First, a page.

Monday, 13 February 2012

Tidy up day

Isn't this how visitors impact your house?

Trash. Everywhere.

I don't know about you, but no clearing up is done while there are visitors. None at all. Only an emergency sweep of one forearm across half the sofa, sweeping away kid trash. The esteemed guest can then park their backside for five minutes and drain a cup of coffee, before being marched out the house to express eternal wonder at the tourist facilities. In our case, a Hong Kong street vendor squatting by a pile of Chinese cabbage. Whatever. Visitors = I stare at our three-week routine of dump stuff and run. Dump more stuff, and run. Dump and run. Dump and run.

But now the visitor has gone!

I start the day with vigor and enthusiasm. Today! Things will be done!

I survey the landscape of this Grit household. Folded mountains of pamphlets, leaflets and newspapers appearing inexplicably overnight, lakes of plastic food-wrap swirling by the front door, never draining to the ocean of the recycling bin, and forests of clothing which have grown in heaps, I note mainly at foot of stairs and mostly composted from Squirrel's gear.

I declare proudly, it is tidy up day!

Shark tuts, Squirrel puts her hands over her ears, and Tiger is downright rude. I am just glad she doesn't yet know the four-letter word.

I am undaunted.

I say to Shark, Tiger and Squirrel, pick up your precious stuff. Now. The typhoon of the vacuum cleaner is due imminently.

You can guess the kid response. Clutch hair, gasp, scream, bear expression of terror, adopt body contortions of torture victims straight off a violation of human rights card. I ignore them all. I am used to it.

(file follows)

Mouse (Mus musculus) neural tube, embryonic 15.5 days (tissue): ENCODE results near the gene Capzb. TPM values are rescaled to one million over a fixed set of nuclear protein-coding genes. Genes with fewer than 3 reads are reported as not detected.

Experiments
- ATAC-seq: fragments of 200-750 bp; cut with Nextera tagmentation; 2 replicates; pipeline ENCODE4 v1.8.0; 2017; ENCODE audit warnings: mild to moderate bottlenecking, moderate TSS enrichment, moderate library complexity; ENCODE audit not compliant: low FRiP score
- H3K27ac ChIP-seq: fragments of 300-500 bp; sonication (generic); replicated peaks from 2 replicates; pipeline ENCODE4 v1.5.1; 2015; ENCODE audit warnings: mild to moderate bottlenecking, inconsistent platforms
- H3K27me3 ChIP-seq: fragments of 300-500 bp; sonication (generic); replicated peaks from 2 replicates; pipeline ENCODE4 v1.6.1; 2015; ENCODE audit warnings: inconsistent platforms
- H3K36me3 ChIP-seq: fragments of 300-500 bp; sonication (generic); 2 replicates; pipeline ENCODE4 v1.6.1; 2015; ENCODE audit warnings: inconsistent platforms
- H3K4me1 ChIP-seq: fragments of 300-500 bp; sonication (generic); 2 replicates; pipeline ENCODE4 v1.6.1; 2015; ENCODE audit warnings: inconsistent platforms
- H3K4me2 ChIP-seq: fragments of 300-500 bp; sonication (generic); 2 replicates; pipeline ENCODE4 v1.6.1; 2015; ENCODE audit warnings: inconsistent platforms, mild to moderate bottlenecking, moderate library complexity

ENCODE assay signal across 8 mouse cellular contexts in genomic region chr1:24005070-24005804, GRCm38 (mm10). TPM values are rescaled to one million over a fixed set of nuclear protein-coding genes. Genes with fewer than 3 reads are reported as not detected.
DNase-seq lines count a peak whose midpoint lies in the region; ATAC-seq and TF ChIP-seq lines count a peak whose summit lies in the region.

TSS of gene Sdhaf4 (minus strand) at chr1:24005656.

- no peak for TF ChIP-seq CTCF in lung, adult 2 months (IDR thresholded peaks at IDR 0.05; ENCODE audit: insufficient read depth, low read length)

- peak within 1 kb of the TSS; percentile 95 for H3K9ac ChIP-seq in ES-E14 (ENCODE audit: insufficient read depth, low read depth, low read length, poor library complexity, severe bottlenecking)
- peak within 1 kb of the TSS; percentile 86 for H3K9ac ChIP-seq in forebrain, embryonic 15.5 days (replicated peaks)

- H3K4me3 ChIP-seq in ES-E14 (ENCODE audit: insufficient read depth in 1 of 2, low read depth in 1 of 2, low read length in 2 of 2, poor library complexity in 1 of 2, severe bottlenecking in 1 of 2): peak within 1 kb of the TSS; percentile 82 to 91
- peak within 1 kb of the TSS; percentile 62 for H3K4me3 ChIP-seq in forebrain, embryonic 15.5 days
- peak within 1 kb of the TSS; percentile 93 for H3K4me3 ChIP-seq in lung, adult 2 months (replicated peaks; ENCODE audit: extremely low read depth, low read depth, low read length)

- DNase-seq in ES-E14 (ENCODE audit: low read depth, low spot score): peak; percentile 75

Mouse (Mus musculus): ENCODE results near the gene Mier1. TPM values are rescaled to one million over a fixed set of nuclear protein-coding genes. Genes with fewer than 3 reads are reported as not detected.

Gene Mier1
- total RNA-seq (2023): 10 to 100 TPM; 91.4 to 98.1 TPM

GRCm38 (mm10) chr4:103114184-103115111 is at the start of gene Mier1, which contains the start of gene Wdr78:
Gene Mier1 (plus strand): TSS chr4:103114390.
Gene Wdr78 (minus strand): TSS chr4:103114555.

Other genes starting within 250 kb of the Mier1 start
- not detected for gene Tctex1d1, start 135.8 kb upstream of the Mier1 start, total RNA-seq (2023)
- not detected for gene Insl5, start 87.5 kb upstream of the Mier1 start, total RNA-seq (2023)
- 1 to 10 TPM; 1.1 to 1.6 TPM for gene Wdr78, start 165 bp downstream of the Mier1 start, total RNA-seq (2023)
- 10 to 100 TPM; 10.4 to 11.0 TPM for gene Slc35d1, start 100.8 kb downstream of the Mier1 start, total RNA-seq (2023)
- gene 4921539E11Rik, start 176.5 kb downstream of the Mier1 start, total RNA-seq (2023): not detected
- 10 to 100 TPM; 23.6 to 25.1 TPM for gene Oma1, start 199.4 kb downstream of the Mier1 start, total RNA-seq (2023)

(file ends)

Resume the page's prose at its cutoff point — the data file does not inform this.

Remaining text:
Children, it may come to pass that my enthusiasm will end in an earthquake of fury at a blocked vacuum hose within about 15 minutes. And yes, when I reach exhaustion, one black eye thanks to a broom pole and one collapsed lung courtesy of Cif fumes, I may grab hold of anything left over, including the kitchen cat if we had one, and shovel it into plastic sacks to dump it by the bins, BUT.

I must go through with it.

En route I simply note Law of Kids + Tidying up: it is easier for any kid to spend three hours in emotional suffering, beating themselves senseless and rending their clothing, than it is to spend three seconds picking up a half-finished unicorn moulded from bottle-tops.

It is time. I merely go to find the vacuum cleaner in a stately, majestic sort of way. Like a sailing ship in full wind across the Pacific/front room floor, stepping over writhing kids, sure of my course, and steady as I go.

Only I can't find the vacuum cleaner.

Where is it? It is not in the office. It is not in the toilet (now disused thanks to the landlord cutting off the water supply). It is not behind the curtain.

The vacuum cleaner isn't anywhere!

Which leads to the following conversation with the beloved, which I hope you do not have in your household on tidy up day.

Grit: Have you seen the vacuum cleaner?
Dig: What?
Grit: Have you seen the vacuum cleaner?
Dig: What?
[repeat this for about five minutes]
Dig: The one with the brushes?
Grit: What?
Dig: Has it got brushes?
Grit: We've only got one vacuum cleaner. Does it have brushes?
Dig: I don't know.
Grit: I want the vacuum cleaner.
Dig: Where is it?

Reader, I shall draw tidy up day to a conclusion now.

If you have reached this point and found it a profound disappointment, be reassured. So did I.

And if you find the vacuum cleaner, please let me know where the f***ing thing is.


sharon said...

Did Travelling Aunty run off with it? My only other suggestion is that the kids have re-cycled it for you ;-)

Nora said...

You and Dig should do stand up comedy. That bit about the vacuum cleaner was great. It brought a big grin to my face, though I'm sorry it's gone missing. Have the kids buried it in the garden? Just a thought since they hate cleaning so much.